On the first floor, we placed targets on the wall where one sensor saw white and the other saw black. On the second floor we did the same, but we flipped the targets so the sensors would see the opposite colors. The data were clear:

Elevator Data

When red was greater than blue by a certain amount and for a certain amount of time, we knew we were at the first floor. When blue was greater than red by a lot (that sensor worked better; photocells are not a reliable bunch), we knew we were at the second floor. Unclear data? We were somewhere in between.


We were back to a state machine, with two known states and a few “past” states:

  • At first floor (directly sensed)
  • Just left first floor, need to trigger up video
  • Have triggered up video.
  • At second floor (directly sensed)
  • Just left second floor, need to trigger down video
  • Have triggered down video

We ended up adding two more states to take care of the splash screens when idle at the first or second floor, but those came later. They essentially functioned the same as the “need to trigger”/”have triggered” states, but had to resist re-triggering themselves: we needed a “just arrived” state.

Quite happily, this worked. The only time we saw a failure was when the elevator operator stopped the elevator after it started moving and then restarted it; the elevator moved much more slowly, and it caused a false trigger. This wouldn’t happen during the event, so we felt we were safe.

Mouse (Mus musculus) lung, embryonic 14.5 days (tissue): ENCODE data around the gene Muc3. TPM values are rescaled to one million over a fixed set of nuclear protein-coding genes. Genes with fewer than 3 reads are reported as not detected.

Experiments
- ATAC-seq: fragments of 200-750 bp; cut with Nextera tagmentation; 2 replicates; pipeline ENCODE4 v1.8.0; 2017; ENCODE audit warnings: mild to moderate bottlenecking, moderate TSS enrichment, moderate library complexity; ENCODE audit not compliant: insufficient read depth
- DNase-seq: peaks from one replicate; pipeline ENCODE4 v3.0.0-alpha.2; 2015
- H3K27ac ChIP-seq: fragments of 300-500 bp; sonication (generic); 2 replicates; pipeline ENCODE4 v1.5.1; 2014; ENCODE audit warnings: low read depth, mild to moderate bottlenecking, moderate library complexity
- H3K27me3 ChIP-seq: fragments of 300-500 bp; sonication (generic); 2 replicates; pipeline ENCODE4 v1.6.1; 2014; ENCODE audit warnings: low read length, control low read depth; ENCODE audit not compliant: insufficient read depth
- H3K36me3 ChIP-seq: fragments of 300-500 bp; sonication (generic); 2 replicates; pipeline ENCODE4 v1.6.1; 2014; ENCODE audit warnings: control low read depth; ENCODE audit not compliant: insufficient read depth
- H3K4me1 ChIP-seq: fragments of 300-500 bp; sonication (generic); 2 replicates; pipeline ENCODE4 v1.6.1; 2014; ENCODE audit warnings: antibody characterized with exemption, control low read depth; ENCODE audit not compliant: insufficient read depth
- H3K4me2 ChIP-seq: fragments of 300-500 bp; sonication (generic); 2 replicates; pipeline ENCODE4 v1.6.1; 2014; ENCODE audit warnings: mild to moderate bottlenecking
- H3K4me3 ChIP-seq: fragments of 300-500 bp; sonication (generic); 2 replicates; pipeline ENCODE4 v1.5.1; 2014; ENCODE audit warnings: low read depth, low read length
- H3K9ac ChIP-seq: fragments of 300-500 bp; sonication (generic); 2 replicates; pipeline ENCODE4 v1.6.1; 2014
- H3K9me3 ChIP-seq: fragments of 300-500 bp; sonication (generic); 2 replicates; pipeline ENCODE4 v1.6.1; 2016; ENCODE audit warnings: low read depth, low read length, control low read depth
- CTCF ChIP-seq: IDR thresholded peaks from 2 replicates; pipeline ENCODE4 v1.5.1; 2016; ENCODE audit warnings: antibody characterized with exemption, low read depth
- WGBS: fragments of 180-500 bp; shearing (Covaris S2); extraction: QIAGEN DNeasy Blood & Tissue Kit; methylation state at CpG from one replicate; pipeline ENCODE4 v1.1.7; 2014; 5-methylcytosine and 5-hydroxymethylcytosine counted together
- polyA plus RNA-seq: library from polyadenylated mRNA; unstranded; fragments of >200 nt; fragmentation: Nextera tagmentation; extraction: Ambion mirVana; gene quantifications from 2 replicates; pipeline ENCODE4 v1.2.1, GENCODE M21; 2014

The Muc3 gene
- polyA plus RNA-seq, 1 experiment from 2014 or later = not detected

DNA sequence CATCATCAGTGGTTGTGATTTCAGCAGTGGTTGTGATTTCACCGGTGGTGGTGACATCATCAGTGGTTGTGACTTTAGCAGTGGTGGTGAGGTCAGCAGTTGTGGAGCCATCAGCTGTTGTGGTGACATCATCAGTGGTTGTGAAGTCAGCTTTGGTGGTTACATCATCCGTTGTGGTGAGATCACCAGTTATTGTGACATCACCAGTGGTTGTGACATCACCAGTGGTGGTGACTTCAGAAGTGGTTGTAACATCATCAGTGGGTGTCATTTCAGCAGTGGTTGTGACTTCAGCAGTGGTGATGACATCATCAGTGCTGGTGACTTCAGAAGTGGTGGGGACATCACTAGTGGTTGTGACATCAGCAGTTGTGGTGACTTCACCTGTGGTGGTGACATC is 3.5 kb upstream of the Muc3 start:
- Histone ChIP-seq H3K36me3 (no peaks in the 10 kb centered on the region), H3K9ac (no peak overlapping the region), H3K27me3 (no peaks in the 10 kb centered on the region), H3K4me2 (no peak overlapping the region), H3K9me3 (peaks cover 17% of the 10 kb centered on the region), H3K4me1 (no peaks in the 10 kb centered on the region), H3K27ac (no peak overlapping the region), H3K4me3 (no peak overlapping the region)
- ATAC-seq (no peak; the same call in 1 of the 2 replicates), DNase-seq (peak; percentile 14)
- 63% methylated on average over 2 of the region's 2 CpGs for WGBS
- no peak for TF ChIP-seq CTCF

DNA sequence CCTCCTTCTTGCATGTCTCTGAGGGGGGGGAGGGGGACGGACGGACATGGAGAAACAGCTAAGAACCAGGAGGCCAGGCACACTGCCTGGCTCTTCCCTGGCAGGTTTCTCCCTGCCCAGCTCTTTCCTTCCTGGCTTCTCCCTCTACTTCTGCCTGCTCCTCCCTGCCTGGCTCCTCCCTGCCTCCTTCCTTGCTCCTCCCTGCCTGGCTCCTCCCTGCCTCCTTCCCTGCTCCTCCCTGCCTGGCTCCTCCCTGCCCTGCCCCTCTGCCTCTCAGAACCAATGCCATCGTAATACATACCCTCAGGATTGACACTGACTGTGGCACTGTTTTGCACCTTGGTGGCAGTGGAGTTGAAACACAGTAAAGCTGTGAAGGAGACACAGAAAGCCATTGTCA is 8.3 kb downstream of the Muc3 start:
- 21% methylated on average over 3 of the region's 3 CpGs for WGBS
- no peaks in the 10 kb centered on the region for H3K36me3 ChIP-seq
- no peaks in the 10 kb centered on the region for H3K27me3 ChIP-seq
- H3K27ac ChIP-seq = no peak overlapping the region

To actually playback the video, we used a program called Resolume. Resolume is Video Jockey (VJ) software, and we chose it because it could handle cross-fading between streams at random, and it could operate blind: full screen on the primary display, using a keyboard input to switch video.

We set up Resolume to accept keys 1 through 6 as switching between streams 1 through 6 (which is its default mode), and used a Pololu Wixel in HID Keyboard mode. We could have used the ATmega16u2 on the Arduino to do this, but we needed to be able to load code through the 16u2, and we already had the libraries to make the Wixel an HID device. The Wixel accepted digital high/low signals on 6 of its pins to trigger 1 through 6. So when pin 0 went high, the Wixel pressed 1 on the keyboard. Releasing the pin or driving it low caused the Wixel to release the key. We also used an onboard LED to indicate that it was pressing keys, to aid in debugging.

The video output was fed into a DVI Distribution Amp to split to the three screens.

Here’s the source code, which has been cleaned up a little and commented a bit more than what we used in production. We’ve also posted the acceleration-based code for reference, but without cleaning it up. It was not used in production.